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Positive professional attitudes towards personality‐disordered clients have been linked with extensive clinical and strategic benefits. The largest influences upon such…
Positive professional attitudes towards personality‐disordered clients have been linked with extensive clinical and strategic benefits. The largest influences upon such attitudes are associated with staff training, supervision and support. This preliminary evaluation seeks to consider the effect of an introductory personality disorder awareness workshop upon trainees' attitudes towards personality disordered prisoners.
The attitude towards personality disorder questionnaire (APDQ) was administered to prison staff (predominantly prison officers) immediately before the workshop and then re‐tested, on average, two months later.
The study sample (n=26) showed significant improvements on the “security versus vulnerability” APDQ sub‐scale. The remaining four sub‐scales and overall APDQ scores showed no significant change.
The findings indicate that personality disorder awareness training should initially engage with trainees' perceptions of their personal security and vulnerability when working with this client group, rather than aiming to increase liking, enjoyment and acceptance of such offenders.
This study marks a preliminary analysis of a new personality disorder awareness training programme.
It is recognised that training is required for staff working with people with a diagnosis of personality disorder, as it poses challenges requiring particular skills and…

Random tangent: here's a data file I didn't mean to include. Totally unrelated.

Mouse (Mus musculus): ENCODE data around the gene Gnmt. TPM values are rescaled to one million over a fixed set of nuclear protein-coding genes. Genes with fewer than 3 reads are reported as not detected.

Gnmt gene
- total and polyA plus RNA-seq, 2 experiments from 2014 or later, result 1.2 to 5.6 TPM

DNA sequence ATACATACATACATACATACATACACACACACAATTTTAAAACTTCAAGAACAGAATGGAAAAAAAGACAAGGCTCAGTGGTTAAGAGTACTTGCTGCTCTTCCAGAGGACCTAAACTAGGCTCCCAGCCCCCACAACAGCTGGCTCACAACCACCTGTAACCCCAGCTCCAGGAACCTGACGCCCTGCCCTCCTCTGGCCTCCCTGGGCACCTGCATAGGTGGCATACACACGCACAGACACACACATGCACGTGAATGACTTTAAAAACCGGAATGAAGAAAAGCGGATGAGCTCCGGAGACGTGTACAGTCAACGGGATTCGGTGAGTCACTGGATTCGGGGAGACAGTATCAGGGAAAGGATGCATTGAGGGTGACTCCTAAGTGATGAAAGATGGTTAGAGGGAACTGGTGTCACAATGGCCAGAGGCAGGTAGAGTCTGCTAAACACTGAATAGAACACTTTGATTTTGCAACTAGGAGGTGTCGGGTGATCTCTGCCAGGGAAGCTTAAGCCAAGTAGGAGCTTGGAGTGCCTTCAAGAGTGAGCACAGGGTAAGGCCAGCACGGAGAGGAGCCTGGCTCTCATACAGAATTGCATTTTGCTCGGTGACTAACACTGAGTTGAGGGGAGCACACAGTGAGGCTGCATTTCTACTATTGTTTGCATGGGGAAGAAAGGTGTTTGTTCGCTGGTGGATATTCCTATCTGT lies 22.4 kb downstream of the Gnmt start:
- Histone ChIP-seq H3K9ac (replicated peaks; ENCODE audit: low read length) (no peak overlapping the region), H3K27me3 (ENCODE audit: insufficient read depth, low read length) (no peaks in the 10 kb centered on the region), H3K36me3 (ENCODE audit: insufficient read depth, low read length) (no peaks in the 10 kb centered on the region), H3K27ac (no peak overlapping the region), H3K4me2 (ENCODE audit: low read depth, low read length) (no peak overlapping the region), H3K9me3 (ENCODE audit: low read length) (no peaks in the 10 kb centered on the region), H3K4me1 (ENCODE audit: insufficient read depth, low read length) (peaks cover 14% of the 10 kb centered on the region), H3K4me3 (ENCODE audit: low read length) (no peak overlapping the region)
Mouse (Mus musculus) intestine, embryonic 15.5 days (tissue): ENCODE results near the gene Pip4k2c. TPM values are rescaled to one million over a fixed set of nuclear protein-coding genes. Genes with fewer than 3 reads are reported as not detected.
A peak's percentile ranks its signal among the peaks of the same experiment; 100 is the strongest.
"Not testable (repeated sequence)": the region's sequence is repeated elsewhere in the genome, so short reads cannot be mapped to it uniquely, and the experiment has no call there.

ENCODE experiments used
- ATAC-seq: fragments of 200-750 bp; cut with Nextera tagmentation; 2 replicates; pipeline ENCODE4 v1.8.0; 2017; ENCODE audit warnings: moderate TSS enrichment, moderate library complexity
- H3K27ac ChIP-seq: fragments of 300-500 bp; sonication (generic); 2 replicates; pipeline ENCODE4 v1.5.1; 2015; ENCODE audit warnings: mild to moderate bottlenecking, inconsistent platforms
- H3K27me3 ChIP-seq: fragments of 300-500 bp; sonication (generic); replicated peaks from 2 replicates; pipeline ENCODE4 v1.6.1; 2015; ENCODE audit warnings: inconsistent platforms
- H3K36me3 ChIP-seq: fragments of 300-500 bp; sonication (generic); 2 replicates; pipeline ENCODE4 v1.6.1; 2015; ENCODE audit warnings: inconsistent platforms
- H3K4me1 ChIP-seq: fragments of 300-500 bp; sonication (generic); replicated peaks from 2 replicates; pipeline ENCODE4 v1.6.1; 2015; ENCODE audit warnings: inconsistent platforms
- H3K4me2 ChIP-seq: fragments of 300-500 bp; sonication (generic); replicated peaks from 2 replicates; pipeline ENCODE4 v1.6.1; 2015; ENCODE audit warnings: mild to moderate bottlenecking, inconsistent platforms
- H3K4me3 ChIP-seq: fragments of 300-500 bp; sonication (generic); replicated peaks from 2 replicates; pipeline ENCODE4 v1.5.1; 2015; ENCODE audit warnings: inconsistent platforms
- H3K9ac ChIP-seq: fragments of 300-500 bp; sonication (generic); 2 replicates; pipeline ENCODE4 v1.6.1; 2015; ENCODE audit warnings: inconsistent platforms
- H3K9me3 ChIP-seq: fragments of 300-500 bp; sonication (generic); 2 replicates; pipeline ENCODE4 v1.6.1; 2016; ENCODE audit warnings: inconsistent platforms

It is recognised that training is required for staff working with people with a diagnosis of personality disorder, as it poses challenges requiring particular skills and abilities (National Institute for Mental Health in England, 2003a). The proposal to train graduate primary care mental health workers (GPCMHWs) to work with the client group met with some scepticism by senior clinicians. However, the experience of providing training and supervision to the graduate primary care mental health workers to work with clients with personality disorder in Camden and Islington has proved positive. Several characteristics of the GPCMHWs identified in the training literature might contribute to this positive experience. Those factors include cognitive ability, motivation to learn, age, and attitudes. Initial findings from the evaluation of the training shows that graduate workers respond positively to the training, showing improvements in self‐rated knowledge and skills relating to working with the client group, and an eagerness to learn more. The relevance of this to the personality disorder capabilities framework are described.